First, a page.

A debate among congressional Republicans over a potential line of attack on Obamacare is pitting their pocketbooks against the chance at political gold.
At issue is a requirement in the law that congressional staffers purchase their health insurance in the exchange markets. The Office of Personnel Management recently ruled that the federal government can continue providing a subsidy to use in the exchange markets, which critics such as Senator David Vitter have railed against as a special exemption from the law for Congress.
But at a closed-door conference meeting this morning in the Capitol basement as they discussed a proposal to reverse the ruling, some lawmakers were more concerned about their own well-being.
“Before you support this, go home and talk to your wife,” said Representative Frank Lucas of Oklahoma, who warned colleagues the change would amount to a 7 percent cut to their paychecks.
Representative Joe Barton of Texas said that he had never been a wealthy man. The change, he estimated, would cost him $12,000. “That’s a burden. And it’s a burden on our staff, too.”
Speaker John Boehner told Barton that he understood where he was coming from, but that it is “very difficult to explain to the American people.”
Then Representative Phil Gingrey spoke up. Gingrey has led the charge in the House to end the subsidy, introducing the “No Special Treatment for Congress Act” and joining Vitter on a letter to OPM questioning whether its ruling is legal.
The Georgia Republican, whose latest personal financial-disclosure forms show his net worth is at least $3 million, had little sympathy for lawmakers and even less for staff.
Capitol Hill aides, he said “may be 33 years old now and not making a lot of money. But in a few years they can just go to K Street,” the Washington, D.C., vernacular for becoming a lobbyist, “and make $500,000 a year. Meanwhile I’m stuck here making $172,000 a year.”
The comment incensed some of the GOP aides in the room, two of whom relayed Gingrey’s comments to me. One person noted that many lower-rung congressional aides make relatively low wages and have no real expectation of a future cash-out.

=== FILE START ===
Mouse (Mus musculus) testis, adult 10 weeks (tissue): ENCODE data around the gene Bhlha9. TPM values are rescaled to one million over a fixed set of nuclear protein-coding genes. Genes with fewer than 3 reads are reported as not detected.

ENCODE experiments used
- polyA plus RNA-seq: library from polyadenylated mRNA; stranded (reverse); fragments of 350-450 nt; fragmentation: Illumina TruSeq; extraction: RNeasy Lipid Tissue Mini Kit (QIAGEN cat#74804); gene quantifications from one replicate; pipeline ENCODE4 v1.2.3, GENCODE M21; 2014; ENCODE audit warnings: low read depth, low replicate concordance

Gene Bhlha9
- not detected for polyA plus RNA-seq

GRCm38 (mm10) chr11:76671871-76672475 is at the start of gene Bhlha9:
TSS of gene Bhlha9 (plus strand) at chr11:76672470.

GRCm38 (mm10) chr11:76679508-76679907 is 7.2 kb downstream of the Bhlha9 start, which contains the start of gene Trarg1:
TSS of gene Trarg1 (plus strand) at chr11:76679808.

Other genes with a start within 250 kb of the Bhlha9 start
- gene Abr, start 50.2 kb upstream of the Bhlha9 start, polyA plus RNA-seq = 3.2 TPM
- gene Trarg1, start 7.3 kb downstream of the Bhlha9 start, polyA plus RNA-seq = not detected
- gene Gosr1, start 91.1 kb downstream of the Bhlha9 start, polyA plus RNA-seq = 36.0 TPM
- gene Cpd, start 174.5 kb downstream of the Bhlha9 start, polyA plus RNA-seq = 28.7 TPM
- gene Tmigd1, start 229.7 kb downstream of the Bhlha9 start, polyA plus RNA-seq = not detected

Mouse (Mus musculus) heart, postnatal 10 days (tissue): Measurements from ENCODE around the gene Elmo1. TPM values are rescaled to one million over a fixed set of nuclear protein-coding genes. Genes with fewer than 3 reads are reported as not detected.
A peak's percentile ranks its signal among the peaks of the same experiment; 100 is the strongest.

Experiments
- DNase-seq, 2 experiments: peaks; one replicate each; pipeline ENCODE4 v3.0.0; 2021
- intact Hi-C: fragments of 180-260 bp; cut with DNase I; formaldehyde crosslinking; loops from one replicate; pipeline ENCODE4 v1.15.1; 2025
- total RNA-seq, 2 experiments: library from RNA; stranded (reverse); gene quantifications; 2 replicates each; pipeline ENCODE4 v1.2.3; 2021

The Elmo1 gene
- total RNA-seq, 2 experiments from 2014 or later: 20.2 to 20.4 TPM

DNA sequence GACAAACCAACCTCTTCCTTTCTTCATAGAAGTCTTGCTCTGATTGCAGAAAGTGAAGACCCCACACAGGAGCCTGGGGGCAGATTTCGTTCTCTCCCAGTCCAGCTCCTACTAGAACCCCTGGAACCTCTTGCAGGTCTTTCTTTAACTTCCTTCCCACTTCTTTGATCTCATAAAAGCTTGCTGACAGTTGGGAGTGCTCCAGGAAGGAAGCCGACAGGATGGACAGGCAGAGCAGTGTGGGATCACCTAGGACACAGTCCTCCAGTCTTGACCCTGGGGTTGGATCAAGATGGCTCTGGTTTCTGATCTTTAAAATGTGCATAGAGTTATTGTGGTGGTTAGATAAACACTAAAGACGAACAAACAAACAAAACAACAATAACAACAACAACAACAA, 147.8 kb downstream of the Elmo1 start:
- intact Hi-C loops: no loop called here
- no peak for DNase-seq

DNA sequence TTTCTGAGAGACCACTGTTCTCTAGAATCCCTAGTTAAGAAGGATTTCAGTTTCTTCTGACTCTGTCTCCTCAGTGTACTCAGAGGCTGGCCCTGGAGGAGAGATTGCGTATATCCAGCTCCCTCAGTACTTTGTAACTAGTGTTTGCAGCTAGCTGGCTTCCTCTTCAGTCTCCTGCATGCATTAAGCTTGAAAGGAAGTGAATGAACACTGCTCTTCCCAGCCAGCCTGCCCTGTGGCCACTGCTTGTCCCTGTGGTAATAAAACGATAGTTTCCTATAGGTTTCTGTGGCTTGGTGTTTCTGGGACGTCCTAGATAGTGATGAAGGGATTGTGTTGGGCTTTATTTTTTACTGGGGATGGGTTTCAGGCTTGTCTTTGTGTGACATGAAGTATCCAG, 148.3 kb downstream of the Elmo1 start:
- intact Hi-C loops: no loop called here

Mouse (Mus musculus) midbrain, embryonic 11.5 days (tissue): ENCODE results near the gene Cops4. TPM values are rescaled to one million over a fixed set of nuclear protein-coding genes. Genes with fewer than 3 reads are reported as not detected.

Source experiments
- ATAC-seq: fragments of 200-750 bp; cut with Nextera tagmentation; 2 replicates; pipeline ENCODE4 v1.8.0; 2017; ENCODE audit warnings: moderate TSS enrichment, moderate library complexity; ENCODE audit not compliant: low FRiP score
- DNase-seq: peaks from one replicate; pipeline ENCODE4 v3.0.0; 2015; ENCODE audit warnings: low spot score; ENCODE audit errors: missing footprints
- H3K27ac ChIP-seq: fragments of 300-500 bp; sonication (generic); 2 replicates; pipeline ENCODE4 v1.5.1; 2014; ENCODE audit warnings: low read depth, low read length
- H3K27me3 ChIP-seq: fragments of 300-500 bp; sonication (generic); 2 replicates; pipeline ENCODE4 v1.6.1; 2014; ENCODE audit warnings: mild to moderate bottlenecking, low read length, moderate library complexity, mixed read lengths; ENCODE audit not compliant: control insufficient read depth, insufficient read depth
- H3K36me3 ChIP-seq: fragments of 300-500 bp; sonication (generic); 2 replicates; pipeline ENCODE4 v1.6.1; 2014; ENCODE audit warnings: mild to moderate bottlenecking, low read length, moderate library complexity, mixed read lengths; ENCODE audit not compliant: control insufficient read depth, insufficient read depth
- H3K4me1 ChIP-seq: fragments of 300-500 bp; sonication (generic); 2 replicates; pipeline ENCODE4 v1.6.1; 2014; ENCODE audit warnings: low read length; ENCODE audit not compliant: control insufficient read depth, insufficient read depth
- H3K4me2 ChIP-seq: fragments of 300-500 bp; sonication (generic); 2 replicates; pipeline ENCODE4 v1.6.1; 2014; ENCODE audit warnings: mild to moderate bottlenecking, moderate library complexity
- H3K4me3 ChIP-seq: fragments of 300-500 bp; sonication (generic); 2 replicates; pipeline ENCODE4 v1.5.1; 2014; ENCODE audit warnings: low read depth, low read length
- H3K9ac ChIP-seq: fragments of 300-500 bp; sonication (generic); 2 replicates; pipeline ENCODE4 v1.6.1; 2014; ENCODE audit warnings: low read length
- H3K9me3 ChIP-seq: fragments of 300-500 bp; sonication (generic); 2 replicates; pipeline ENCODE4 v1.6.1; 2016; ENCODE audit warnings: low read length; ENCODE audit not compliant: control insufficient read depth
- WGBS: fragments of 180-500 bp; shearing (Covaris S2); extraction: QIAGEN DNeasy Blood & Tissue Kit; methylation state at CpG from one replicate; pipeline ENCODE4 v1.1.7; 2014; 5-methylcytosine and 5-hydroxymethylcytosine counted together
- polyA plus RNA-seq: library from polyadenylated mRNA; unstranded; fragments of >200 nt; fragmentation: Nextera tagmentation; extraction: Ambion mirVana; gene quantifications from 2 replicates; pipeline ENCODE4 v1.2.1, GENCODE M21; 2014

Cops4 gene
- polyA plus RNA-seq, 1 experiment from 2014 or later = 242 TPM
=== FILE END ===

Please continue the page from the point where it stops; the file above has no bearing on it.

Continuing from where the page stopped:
In a phone interview, Gingrey said he does not remember exactly what he said, but his point was that “it is completely unfair for members of Congress and Hill staffers to get this special treatment that the general public are not getting.”
“I was engaged in a dialogue with some members of our conference who truly believe that Congress should get special treatment. And some also believe that staff members should get special treatment. I happen not to believe that,” he added.
The episode underscores the politics of pushing to end the subsidy. Politically, it’s a no-brainer. Mix special treatment for Congress with an already unpopular law and you have the equivalent of dynamite.
But were GOP leaders to embrace ending the subsidy, it would significantly reduce the income of the world’s most well-connected special-interest group: the denizens of Capitol Hill.
Vitter, for example, has seen Senate Democrats dredge up his 2007 prostitution scandal, and even threaten to remove the subsidy only for people who vote to remove the subsidy. Those are beyond even the normal hardball tactics on Capitol Hill and show a special viciousness.
But the issue is unlikely to go away anytime soon, and could easily morph into something like earmarks, which drew blood for years and years until they were finally done away with.
Congressmen and staffers may want to start discussing it with their wives.